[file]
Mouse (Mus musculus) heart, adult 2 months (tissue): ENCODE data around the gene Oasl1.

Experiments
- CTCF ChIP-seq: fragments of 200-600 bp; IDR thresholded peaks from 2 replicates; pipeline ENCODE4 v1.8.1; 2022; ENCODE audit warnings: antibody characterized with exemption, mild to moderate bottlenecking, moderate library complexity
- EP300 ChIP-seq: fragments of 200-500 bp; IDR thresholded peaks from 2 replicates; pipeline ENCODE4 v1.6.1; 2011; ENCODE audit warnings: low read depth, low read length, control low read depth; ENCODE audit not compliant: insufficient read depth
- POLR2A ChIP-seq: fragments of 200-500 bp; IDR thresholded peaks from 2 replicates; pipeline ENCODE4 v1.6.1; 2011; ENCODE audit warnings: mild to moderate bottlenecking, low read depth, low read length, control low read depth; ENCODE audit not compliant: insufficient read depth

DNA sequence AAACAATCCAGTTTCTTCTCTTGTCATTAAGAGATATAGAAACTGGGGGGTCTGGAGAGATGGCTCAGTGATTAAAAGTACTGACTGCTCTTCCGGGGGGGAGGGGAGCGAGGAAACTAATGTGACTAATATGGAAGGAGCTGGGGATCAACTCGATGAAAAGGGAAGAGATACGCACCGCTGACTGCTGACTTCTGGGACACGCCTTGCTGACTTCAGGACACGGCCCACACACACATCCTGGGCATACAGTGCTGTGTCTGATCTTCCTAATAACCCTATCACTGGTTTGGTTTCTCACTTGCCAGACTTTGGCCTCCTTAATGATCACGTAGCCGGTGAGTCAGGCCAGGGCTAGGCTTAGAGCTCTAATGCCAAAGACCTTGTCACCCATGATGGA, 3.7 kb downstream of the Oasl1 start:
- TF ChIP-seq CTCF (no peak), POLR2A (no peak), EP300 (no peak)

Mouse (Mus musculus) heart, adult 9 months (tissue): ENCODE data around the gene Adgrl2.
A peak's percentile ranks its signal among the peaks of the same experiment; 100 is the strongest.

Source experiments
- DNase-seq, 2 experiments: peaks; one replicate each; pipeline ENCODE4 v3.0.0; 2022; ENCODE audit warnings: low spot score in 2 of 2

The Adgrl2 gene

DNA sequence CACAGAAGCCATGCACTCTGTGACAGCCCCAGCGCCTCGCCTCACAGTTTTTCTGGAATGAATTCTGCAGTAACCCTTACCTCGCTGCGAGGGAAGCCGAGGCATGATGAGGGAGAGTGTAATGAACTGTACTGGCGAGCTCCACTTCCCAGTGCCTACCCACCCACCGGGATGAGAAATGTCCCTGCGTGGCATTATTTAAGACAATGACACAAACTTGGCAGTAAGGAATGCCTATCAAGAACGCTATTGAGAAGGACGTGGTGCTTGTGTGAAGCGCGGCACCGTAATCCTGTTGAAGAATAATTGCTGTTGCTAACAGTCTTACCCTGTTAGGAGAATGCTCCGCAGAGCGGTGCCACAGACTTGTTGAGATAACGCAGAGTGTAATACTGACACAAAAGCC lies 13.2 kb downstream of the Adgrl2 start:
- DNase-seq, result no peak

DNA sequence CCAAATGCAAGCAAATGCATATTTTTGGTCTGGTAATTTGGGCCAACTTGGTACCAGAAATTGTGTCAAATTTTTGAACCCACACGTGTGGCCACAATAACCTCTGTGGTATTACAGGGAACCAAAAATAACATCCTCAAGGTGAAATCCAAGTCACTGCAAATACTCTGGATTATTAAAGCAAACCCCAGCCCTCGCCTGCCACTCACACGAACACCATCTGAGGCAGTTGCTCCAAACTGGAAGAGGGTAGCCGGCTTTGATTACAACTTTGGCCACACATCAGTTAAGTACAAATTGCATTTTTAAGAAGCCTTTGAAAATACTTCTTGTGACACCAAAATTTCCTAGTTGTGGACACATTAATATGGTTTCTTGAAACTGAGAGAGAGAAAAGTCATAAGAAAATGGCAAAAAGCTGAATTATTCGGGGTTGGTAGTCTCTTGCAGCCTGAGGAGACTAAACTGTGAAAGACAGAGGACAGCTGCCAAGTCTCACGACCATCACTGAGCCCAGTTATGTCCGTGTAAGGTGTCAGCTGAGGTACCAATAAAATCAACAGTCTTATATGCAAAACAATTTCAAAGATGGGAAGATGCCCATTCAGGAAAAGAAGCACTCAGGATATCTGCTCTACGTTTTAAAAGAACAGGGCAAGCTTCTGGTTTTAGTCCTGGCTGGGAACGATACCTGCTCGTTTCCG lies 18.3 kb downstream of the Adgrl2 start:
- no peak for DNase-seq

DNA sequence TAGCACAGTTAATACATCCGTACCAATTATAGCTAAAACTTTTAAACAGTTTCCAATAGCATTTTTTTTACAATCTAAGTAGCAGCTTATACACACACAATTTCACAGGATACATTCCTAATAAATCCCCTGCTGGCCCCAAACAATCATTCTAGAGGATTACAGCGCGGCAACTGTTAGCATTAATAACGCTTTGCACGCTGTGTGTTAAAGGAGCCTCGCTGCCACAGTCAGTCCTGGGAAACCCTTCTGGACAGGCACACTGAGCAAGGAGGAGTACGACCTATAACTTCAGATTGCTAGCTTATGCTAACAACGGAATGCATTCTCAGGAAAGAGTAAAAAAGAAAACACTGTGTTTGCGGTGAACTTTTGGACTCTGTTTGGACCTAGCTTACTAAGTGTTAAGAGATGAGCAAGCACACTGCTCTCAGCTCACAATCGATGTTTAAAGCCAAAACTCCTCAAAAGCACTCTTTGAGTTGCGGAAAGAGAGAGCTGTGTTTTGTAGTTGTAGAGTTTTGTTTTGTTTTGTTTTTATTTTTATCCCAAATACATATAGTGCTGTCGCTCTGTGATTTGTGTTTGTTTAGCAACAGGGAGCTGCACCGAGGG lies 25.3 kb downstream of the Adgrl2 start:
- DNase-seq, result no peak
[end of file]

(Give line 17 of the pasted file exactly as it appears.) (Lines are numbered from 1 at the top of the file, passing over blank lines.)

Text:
DNA sequence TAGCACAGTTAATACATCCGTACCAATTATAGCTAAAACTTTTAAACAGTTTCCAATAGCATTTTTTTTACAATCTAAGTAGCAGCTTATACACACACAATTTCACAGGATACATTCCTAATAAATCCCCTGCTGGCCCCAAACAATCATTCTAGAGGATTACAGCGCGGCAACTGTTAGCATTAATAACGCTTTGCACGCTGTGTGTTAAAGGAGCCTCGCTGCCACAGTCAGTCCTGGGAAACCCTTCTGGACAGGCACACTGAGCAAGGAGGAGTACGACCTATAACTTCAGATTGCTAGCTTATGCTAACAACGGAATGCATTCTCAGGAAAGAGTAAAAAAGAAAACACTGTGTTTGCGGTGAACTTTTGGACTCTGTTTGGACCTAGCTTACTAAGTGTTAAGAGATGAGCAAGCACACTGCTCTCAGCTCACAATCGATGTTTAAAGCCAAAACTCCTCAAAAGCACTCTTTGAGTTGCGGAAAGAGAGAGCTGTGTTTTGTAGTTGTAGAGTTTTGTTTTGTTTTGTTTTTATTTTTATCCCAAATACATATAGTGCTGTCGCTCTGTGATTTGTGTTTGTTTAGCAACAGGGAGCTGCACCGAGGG lies 25.3 kb downstream of the Adgrl2 start: